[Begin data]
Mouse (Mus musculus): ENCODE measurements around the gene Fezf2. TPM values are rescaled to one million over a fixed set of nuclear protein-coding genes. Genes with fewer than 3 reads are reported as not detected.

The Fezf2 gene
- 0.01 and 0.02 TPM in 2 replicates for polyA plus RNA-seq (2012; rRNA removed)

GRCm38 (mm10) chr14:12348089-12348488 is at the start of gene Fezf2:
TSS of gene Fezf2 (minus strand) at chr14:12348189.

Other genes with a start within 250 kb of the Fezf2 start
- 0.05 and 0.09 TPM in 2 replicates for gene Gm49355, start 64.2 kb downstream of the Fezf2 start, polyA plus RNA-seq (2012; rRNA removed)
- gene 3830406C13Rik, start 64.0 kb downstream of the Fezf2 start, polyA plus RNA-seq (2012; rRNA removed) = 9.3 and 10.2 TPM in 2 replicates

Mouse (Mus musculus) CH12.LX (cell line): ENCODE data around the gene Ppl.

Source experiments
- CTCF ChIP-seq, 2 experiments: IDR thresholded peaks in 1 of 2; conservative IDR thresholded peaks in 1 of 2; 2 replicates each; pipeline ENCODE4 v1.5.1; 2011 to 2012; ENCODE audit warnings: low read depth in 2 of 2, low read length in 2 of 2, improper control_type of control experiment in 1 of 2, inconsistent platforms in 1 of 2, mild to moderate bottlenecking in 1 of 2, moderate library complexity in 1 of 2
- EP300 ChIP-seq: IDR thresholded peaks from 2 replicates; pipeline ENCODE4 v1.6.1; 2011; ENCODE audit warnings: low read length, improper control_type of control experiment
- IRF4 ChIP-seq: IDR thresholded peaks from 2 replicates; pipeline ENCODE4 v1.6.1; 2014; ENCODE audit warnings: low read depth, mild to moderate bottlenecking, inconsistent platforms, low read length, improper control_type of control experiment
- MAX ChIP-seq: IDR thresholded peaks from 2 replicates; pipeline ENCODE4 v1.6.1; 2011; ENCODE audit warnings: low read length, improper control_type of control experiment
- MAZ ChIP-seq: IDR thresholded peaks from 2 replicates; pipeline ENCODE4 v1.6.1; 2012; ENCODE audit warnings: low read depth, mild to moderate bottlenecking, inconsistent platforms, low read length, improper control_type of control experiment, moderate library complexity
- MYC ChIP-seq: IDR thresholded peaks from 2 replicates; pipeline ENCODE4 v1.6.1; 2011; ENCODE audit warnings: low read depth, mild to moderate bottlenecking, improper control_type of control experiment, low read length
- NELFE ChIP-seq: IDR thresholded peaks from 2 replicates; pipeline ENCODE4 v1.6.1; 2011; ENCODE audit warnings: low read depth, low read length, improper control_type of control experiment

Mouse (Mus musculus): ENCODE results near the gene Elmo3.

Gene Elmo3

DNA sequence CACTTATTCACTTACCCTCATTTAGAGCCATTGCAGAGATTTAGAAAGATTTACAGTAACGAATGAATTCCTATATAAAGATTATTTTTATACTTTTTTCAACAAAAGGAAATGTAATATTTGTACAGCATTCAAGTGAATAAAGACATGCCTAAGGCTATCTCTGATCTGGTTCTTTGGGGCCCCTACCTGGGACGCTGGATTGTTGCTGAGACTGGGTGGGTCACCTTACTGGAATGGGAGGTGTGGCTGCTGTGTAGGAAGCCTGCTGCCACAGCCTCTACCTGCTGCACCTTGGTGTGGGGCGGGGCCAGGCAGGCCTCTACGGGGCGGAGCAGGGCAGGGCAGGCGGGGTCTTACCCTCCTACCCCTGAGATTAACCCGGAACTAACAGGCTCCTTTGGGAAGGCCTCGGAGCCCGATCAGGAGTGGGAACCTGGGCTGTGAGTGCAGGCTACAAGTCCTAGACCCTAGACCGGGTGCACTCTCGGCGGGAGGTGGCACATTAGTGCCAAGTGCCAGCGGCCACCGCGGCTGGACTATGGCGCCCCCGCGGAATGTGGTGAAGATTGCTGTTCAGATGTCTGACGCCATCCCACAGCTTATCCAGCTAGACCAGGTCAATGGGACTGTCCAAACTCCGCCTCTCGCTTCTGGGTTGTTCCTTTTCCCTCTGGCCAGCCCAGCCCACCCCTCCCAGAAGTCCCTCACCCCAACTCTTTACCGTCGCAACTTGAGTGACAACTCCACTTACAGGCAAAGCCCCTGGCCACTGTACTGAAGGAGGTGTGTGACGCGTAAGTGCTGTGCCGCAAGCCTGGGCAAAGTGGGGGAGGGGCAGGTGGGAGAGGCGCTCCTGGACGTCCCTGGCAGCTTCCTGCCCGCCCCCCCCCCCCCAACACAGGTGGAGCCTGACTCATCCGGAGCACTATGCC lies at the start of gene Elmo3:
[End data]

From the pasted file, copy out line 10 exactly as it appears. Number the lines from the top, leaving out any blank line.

Source experiments